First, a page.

This is the first of two reviews this week to help with your holiday shopping. Canadian Nicholas Oldland has released a delightful addition to his Life In The Wild picture book series (see my review Walk on the Wild Side). Our three pals – a moose, a beaver, and a bear – are ready to celebrate Christmas with decorations, stockings and yummy food when they discover they have forgotten a tree. Out they go in search of the perfect tree, but when they find it, Bear loves it too much to let his friends cut it down. Sharp young readers will figure out the solution before it’s revealed, a lesson in compromise wrapped in environmental ethics.

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Storm Rising, by Sara Driscoll (2018)

Thriller | Adult

Storm Rising (series FBI K-9 #3), by Sara Driscoll (2018)

This is the third entry in the FBI K-9 series by Sara Driscoll, but the first one I’ve read. Meg Jennings and her rescue dog Hawk, a superbly trained black lab, are sent from Washington D.C. to help find missing people when a hurricane devastates the Virginia Beach shore. Partners in the FBI’s Human Scent Evidence Team, the two searchers and their colleagues work hard to find live victims, not than bodies. But when Meg and Hawk find a terrified young woman in the Great Dismal Swamp, they are diverted into a criminal investigation into a human sex trafficking ring that was disrupted by the storm. The chaos gives police an opportunity to break up the ring and save even more young lives, but promising leads fade as the evidence they need is washed away.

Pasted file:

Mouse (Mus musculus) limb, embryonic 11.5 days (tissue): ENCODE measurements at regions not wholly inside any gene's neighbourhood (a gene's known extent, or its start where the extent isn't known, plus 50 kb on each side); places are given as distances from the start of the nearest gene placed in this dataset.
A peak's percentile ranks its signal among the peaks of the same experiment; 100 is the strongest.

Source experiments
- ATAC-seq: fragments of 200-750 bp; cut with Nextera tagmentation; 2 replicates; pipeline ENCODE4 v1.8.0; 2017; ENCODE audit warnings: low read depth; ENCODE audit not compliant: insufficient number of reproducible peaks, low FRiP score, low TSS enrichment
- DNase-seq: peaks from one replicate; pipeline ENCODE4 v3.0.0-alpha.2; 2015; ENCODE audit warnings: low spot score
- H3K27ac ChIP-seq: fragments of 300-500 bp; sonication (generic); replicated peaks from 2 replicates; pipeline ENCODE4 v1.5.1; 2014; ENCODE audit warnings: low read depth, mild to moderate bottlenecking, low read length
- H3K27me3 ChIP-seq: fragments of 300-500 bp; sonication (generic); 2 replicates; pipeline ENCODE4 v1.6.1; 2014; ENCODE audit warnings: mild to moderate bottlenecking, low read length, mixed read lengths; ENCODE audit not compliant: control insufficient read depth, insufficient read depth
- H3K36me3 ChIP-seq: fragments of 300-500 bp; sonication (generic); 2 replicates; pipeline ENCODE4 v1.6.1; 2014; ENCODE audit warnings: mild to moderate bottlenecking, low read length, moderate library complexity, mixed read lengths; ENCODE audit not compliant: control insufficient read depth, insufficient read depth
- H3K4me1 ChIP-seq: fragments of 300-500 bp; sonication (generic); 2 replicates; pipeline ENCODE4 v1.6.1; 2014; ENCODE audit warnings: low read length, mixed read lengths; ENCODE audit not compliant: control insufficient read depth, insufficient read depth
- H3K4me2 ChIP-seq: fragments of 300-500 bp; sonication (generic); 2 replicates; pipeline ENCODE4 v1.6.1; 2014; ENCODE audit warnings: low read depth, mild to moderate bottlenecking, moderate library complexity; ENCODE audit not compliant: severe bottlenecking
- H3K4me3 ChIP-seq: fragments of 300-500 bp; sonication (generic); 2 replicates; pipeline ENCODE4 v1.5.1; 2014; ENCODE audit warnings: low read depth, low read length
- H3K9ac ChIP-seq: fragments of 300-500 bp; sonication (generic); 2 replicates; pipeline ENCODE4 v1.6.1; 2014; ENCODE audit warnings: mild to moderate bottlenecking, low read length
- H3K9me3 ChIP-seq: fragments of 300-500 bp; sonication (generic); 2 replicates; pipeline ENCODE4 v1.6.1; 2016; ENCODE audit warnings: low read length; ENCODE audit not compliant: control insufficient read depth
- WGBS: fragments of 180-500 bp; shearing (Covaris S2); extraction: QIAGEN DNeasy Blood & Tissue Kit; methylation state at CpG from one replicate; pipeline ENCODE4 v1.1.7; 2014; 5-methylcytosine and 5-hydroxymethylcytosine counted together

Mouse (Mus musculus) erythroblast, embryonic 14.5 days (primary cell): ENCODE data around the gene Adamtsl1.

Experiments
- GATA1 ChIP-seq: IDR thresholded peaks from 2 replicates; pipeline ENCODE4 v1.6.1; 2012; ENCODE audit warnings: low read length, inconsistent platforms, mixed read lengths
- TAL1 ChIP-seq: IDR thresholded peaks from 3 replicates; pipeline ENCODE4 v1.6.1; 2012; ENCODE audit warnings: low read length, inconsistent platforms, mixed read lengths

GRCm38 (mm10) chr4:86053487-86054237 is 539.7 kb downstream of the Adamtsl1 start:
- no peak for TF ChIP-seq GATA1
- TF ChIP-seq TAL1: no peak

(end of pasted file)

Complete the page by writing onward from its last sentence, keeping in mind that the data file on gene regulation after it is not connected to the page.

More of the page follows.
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Two Dogs in a Trench Coat Go to School (#1), by Julie Falatko, illus. by Colin Jack (2018)

Humourous Fiction
7-10

Two Dogs in a Trench Coat Go to School, by Julie Falatko, illustrated by Colin Jack (2018)

Sometimes a title just grabs you and says Read Me. This is one of those titles. It’s the first of two reviews I’m doing this week, both of them books for children. There are three books in the “Two Dogs in a Trench Coat” series; this is the first. Sassy and Waldo are two dogs whose lives are devoted to eating food, protecting the household from the evil squirrels, and napping in the sun. Until they realize Stewart, the boy in their house, needs saving from a place called School, a place he goes every day and returns dejected and bored. Thanks to Waldo’s surprising ability to speak English, the two dogs finagle their way into the classroom, where they learn just how exciting school is, and help Stewart make a friend along the way.